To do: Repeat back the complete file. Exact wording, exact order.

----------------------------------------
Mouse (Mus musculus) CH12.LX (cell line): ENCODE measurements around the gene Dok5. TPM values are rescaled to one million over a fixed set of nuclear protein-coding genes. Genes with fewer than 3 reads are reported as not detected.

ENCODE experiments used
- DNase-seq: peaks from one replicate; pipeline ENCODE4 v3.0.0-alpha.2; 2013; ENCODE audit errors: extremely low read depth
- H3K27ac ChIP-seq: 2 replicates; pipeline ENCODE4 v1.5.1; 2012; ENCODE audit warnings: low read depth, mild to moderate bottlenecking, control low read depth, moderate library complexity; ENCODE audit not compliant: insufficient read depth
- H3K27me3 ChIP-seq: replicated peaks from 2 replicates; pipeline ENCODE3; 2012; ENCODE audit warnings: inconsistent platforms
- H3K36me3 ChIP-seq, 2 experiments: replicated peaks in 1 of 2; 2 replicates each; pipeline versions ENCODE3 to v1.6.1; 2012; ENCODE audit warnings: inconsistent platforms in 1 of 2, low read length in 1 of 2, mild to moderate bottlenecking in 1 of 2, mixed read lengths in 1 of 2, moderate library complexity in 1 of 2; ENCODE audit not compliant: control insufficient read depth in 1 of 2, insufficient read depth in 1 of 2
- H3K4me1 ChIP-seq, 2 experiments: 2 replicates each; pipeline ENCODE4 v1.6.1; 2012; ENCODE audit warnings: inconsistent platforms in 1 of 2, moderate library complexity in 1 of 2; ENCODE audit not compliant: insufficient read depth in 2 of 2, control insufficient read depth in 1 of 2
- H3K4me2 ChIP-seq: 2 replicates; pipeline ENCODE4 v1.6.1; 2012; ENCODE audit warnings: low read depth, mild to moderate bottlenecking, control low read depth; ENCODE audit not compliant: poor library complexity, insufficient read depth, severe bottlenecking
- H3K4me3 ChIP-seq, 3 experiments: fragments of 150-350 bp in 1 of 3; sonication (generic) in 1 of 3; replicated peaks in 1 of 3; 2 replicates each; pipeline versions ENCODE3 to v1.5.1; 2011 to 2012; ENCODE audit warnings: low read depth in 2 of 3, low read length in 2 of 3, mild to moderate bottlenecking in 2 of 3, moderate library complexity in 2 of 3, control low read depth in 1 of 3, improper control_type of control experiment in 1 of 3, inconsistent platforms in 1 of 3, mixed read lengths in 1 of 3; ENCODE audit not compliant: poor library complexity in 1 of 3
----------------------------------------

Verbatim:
Mouse (Mus musculus) CH12.LX (cell line): ENCODE measurements around the gene Dok5. TPM values are rescaled to one million over a fixed set of nuclear protein-coding genes. Genes with fewer than 3 reads are reported as not detected.

ENCODE experiments used
- DNase-seq: peaks from one replicate; pipeline ENCODE4 v3.0.0-alpha.2; 2013; ENCODE audit errors: extremely low read depth
- H3K27ac ChIP-seq: 2 replicates; pipeline ENCODE4 v1.5.1; 2012; ENCODE audit warnings: low read depth, mild to moderate bottlenecking, control low read depth, moderate library complexity; ENCODE audit not compliant: insufficient read depth
- H3K27me3 ChIP-seq: replicated peaks from 2 replicates; pipeline ENCODE3; 2012; ENCODE audit warnings: inconsistent platforms
- H3K36me3 ChIP-seq, 2 experiments: replicated peaks in 1 of 2; 2 replicates each; pipeline versions ENCODE3 to v1.6.1; 2012; ENCODE audit warnings: inconsistent platforms in 1 of 2, low read length in 1 of 2, mild to moderate bottlenecking in 1 of 2, mixed read lengths in 1 of 2, moderate library complexity in 1 of 2; ENCODE audit not compliant: control insufficient read depth in 1 of 2, insufficient read depth in 1 of 2
- H3K4me1 ChIP-seq, 2 experiments: 2 replicates each; pipeline ENCODE4 v1.6.1; 2012; ENCODE audit warnings: inconsistent platforms in 1 of 2, moderate library complexity in 1 of 2; ENCODE audit not compliant: insufficient read depth in 2 of 2, control insufficient read depth in 1 of 2
- H3K4me2 ChIP-seq: 2 replicates; pipeline ENCODE4 v1.6.1; 2012; ENCODE audit warnings: low read depth, mild to moderate bottlenecking, control low read depth; ENCODE audit not compliant: poor library complexity, insufficient read depth, severe bottlenecking
- H3K4me3 ChIP-seq, 3 experiments: fragments of 150-350 bp in 1 of 3; sonication (generic) in 1 of 3; replicated peaks in 1 of 3; 2 replicates each; pipeline versions ENCODE3 to v1.5.1; 2011 to 2012; ENCODE audit warnings: low read depth in 2 of 3, low read length in 2 of 3, mild to moderate bottlenecking in 2 of 3, moderate library complexity in 2 of 3, control low read depth in 1 of 3, improper control_type of control experiment in 1 of 3, inconsistent platforms in 1 of 3, mixed read lengths in 1 of 3; ENCODE audit not compliant: poor library complexity in 1 of 3